Doug leads the decadal climate prediction research and development at the Met Office Hadley Centre.
Areas of expertise
seasonal to decadal climate prediction and variability;
assimilation of observations for the initialisation of climate models;
analysis of sub-surface ocean observations;
assessment of forecast skill, including extremes of temperature and precipitation, and Atlantic hurricanes.
Decadal prediction is a relatively new area of climate science, aiming to provide guidance for adaptation and mitigation strategies for the coming years to a couple of decades. On these timescales, both natural variability and anthropogenically forced changes must be taken into account. This is achieved using the Met Office Decadal Climate Prediction System DePreSys. By starting from the observed state of the atmosphere and ocean DePreSys has the potential to predict natural internal variability in addition to the forced response to plausible changes in anthropogenic sources of greenhouse gases and aerosol concentrations, and projected changes in solar irradiance and volcanic aerosol. Experimental decadal forecasts, and verification of previous forecasts, are available here:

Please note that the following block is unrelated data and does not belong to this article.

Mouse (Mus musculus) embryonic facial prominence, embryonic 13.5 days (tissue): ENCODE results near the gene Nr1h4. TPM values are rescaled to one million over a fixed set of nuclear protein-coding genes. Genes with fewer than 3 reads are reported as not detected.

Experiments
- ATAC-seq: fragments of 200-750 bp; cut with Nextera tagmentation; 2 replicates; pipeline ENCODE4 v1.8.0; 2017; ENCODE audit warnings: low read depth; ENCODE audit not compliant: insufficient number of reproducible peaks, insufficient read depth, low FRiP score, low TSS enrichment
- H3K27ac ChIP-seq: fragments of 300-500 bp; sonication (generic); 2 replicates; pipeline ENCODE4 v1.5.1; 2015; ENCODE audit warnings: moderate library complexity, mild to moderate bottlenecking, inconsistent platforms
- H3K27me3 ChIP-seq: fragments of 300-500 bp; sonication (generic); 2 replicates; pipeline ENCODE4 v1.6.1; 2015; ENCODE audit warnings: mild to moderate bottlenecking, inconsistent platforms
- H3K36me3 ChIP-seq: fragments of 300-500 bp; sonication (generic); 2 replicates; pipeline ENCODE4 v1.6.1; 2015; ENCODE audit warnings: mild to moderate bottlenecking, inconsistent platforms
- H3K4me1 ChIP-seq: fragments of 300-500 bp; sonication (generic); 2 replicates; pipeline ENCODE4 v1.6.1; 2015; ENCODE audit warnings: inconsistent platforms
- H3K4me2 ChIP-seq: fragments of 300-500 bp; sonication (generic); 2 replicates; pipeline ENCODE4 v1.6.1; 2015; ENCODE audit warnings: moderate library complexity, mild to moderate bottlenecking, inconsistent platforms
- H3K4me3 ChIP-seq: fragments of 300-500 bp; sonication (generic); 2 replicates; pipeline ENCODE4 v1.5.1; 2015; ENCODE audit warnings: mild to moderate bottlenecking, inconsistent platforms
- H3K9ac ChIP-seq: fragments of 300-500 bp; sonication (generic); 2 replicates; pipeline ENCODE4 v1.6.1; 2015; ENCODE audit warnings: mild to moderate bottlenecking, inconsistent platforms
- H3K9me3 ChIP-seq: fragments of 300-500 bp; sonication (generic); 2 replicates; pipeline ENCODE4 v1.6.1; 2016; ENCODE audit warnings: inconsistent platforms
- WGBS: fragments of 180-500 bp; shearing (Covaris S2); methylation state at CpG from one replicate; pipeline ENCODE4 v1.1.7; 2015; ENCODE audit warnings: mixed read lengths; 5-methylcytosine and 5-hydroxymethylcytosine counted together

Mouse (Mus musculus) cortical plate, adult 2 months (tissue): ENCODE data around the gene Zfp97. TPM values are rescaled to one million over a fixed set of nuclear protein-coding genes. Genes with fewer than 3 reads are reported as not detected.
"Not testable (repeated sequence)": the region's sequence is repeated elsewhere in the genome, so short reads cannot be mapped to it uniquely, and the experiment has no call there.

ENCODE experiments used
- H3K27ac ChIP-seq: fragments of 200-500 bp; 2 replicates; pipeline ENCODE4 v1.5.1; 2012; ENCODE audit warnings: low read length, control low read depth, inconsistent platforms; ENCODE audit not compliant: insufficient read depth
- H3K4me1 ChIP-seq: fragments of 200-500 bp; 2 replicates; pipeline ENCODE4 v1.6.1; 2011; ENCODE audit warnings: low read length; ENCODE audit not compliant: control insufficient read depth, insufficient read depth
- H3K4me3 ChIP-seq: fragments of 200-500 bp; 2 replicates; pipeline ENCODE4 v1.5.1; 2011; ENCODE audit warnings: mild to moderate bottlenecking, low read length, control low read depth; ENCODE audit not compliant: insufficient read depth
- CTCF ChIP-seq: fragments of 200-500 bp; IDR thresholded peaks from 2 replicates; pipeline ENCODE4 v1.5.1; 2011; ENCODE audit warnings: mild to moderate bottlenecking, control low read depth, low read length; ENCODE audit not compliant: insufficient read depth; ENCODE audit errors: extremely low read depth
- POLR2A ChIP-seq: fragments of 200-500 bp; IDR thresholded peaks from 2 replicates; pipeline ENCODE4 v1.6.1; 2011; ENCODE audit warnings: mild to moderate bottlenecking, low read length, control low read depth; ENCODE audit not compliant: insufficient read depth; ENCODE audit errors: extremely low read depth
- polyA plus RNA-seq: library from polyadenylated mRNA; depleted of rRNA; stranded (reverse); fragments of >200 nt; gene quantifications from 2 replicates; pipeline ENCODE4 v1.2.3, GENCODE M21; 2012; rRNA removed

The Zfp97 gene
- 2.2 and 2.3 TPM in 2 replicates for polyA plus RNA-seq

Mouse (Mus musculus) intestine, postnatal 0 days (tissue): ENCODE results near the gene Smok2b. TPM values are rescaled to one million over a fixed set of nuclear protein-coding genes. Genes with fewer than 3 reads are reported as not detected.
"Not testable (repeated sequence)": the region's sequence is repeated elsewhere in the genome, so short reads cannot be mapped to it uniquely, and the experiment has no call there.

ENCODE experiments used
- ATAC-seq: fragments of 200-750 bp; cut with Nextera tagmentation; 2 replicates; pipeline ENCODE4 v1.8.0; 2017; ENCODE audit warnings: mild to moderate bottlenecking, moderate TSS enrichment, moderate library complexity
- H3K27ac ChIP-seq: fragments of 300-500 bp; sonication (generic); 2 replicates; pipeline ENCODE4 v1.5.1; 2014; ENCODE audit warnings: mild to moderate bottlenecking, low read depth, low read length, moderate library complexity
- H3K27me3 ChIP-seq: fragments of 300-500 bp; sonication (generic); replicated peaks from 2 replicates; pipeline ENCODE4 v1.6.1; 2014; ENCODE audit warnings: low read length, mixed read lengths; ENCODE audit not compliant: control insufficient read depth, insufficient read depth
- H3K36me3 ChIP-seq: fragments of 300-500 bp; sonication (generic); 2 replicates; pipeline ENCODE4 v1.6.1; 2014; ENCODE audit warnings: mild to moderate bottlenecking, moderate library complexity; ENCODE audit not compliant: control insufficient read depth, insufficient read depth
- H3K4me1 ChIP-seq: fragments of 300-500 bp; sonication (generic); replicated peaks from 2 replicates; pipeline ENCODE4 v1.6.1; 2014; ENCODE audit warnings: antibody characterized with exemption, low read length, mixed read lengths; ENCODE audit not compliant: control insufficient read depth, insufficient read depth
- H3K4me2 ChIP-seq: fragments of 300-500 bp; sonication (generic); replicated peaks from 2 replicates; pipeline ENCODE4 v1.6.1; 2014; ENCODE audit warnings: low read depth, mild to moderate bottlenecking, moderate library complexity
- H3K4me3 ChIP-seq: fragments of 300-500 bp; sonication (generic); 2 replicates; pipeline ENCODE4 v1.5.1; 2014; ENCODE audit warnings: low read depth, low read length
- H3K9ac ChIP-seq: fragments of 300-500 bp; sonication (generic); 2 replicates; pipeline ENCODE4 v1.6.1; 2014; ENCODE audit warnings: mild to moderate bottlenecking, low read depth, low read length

The IPCC will include a focus on decadal predictions in the next assessment report (AR5). As input to this, the Met Office is currently generating decadal prediction experiments following the CMIP5 protocol. Additional high resolution experiments using HiGEM are being generated in collaboration with NERC.
Other current activities include:
assessing skill in existing hindcasts from the EU ENSEMBLES project, focusing mainly on Atlantic tropical storms and extremes of temperature and precipitation assessing the predictability of the Atlantic meridional overturning circulation as part of the EU THOR project;
Since joining the Met Office in 1997 Doug has developed the Met Office Decadal Climate Prediction System DePreSys, leading the decadal prediction team since 2008. Before that, Doug worked on satellite remote sensing of sea ice and rainfall at University College London and the University of Bristol. Doug obtained a BSc in Mechanical Engineering, and a PhD in computational fluid dynamics from Imperial College London.